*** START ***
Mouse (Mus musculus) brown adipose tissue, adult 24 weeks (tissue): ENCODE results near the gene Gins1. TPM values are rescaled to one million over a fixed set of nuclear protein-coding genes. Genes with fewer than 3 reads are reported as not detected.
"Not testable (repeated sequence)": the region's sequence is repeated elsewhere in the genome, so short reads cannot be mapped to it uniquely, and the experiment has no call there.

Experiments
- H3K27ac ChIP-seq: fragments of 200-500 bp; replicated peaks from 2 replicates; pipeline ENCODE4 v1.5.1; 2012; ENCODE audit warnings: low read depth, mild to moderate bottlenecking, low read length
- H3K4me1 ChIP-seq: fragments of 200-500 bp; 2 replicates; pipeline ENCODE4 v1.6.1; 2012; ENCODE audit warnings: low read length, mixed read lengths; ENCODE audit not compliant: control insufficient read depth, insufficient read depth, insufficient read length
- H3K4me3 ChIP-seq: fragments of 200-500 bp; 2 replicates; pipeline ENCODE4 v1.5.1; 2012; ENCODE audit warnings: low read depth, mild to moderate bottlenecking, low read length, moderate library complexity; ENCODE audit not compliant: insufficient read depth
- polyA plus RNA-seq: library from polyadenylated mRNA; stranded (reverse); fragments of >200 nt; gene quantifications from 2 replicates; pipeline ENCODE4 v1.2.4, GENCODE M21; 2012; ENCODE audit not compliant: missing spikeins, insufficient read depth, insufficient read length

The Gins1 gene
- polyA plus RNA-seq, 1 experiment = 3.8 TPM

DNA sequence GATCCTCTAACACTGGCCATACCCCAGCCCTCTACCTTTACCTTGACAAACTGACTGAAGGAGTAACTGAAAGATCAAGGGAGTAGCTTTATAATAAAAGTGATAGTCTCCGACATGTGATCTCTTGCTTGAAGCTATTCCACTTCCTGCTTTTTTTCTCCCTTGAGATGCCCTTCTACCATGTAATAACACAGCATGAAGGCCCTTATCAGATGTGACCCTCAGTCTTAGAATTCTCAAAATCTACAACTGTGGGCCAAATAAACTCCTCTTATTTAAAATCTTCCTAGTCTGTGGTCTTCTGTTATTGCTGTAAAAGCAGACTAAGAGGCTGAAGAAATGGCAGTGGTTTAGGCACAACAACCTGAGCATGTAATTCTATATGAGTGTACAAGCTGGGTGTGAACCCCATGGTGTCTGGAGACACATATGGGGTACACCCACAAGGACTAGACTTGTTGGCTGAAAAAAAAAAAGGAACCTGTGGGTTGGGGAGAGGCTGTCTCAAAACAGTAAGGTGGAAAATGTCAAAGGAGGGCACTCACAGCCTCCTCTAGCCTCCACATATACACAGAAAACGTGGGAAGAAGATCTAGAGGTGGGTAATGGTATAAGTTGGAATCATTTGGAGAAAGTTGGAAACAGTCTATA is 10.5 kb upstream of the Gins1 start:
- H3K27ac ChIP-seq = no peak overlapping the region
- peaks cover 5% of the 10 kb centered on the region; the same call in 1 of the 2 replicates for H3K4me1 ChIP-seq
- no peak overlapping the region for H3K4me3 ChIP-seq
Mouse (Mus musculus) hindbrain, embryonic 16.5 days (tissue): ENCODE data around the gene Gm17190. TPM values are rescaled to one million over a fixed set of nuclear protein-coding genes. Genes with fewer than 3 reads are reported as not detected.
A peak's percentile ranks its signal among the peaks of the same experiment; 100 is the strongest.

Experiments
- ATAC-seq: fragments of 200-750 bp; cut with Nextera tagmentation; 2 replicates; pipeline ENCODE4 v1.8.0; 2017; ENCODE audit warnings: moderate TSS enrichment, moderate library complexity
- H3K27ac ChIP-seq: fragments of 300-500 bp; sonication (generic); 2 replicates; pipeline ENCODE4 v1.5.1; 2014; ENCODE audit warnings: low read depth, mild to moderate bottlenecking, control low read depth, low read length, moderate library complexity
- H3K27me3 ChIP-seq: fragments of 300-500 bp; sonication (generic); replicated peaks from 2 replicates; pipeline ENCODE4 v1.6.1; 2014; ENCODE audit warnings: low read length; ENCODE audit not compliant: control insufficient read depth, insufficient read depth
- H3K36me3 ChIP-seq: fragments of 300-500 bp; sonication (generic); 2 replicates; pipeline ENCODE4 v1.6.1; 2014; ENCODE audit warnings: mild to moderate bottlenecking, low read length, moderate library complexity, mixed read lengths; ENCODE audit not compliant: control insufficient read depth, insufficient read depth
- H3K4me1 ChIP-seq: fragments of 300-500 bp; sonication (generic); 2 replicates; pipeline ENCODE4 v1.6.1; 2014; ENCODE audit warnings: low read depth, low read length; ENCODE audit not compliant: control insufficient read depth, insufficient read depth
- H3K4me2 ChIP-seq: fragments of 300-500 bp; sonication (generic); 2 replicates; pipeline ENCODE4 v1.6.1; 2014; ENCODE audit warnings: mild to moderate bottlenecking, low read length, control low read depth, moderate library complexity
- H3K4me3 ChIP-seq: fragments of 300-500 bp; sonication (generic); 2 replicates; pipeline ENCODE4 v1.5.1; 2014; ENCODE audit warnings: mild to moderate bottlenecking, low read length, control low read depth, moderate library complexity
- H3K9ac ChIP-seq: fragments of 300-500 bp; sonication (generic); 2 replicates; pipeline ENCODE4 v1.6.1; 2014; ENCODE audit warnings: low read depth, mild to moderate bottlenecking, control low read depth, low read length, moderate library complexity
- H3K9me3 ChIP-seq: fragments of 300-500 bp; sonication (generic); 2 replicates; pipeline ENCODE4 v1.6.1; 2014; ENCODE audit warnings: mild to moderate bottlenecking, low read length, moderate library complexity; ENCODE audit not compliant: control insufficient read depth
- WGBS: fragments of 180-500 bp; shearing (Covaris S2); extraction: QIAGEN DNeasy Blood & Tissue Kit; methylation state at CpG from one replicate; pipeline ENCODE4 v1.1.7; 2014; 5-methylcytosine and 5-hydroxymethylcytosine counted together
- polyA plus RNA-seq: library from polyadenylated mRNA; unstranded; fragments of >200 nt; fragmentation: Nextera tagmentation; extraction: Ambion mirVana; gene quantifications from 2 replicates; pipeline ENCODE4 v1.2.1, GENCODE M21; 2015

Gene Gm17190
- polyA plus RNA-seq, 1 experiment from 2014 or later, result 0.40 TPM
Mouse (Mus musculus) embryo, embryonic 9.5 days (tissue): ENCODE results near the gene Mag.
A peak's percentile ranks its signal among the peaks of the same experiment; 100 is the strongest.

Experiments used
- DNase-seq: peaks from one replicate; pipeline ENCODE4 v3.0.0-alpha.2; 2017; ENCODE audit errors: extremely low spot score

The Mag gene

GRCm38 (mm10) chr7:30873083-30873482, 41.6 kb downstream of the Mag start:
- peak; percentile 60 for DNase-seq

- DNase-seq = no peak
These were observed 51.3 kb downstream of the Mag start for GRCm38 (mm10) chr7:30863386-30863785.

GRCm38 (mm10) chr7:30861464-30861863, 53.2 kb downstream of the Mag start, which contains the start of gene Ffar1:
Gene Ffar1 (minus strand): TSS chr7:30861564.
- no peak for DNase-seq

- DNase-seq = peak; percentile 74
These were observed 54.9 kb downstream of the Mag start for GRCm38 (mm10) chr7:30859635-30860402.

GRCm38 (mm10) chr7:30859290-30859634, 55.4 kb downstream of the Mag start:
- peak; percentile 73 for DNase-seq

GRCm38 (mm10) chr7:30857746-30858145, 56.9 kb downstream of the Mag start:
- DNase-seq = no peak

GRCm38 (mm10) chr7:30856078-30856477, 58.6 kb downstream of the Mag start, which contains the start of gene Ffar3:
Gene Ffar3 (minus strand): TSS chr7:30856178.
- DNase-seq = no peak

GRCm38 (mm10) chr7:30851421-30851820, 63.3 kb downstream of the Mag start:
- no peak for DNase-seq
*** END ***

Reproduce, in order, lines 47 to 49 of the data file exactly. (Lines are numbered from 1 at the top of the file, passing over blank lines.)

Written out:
- DNase-seq = no peak

GRCm38 (mm10) chr7:30856078-30856477, 58.6 kb downstream of the Mag start, which contains the start of gene Ffar3:
Gene Ffar3 (minus strand): TSS chr7:30856178.